|Court Uses Constructive Trust to Allow Intent of Donor to Be Fulfilled|
|Description||Appeals court held that since members of a family delivered deeds to property after the death of their mother, the delivery of the deeds were void. However, since the parties had agreed to deliver the deeds to assist in preparation of their mother's will, the court would impose a constructive trust to achieve the desire of the mother.|
|Topic||Wills, Estates, and Trusts|
|Key Words||Deed, Conveyance, Life Estate; Constructive Trust; Unjust Enrichment|
|C A S E S U M M A R Y|
|Facts||Savich and her husband owned a 500 acre farm. After her husband died, Savich decided to deed acreage to her children, reserving a life estate for herself. The property was divided among the children, but two shares were deeded to grandchildren. There was a discussion at the time that the grandchildren were to hold the property for the benefit of all grandchildren, not just the two who received deeds. This intent was not recorded in writing. Later, Savich decided the farm should be kept as one piece of property, so she asked the family members to deed the property back to her so it could be put in a limited liability corporation. Family members agreed and a new will for Savich was written. Before all of the deeds could be completed, Savich died. The heirs then began to argue, and the matter ended up in court. The trial court held the deeds were void because Savich had died before delivery and the two grandchildren did not understand what they were signing. The matter was appealed.|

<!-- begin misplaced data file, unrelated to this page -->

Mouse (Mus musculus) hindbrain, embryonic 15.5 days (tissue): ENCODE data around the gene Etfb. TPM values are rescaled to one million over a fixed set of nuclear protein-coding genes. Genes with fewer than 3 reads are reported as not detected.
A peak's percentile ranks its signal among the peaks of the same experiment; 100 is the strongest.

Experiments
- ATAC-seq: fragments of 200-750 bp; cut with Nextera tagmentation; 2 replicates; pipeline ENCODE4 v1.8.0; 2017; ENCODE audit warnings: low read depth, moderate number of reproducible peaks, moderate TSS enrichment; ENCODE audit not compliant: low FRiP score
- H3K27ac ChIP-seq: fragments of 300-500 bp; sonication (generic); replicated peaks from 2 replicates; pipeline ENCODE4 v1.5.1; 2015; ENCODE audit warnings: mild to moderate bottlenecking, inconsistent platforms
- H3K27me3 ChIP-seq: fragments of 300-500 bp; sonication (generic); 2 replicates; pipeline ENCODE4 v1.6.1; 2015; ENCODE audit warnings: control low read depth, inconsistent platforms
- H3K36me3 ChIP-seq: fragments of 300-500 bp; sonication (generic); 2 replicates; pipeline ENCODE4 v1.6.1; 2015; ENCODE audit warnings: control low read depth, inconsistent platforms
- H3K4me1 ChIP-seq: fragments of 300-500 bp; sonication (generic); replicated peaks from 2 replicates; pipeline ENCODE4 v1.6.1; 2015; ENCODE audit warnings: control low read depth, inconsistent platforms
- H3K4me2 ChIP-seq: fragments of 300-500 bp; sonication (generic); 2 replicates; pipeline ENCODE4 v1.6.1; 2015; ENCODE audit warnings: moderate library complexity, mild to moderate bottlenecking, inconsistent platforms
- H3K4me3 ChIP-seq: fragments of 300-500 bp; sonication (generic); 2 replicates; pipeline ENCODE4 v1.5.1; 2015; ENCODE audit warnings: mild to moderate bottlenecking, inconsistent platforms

Affirmed in part; reversed in part. The deeds were void because they were conveyed to Savich after her death. For title to transfer, a deed must be delivered, which did not happen in time. However, in this case there was a constructive trust. It is an equitable remedy imposed to prevent unjust enrichment. There was convincing testimony that the children had agreed to return the property to Savich and that she made her final will under the presumption that the return of property would be made. The two grandchildren who had property deeded to them that was to have been for the benefit of others should not be unjustly enriched by the failure of the deeds to be completed before Savich’s death.
|Citation||In re the Estate of Savich, --- N.W.2d --- (2003 WL 22782656, Ct. App., Minn., 2003)|
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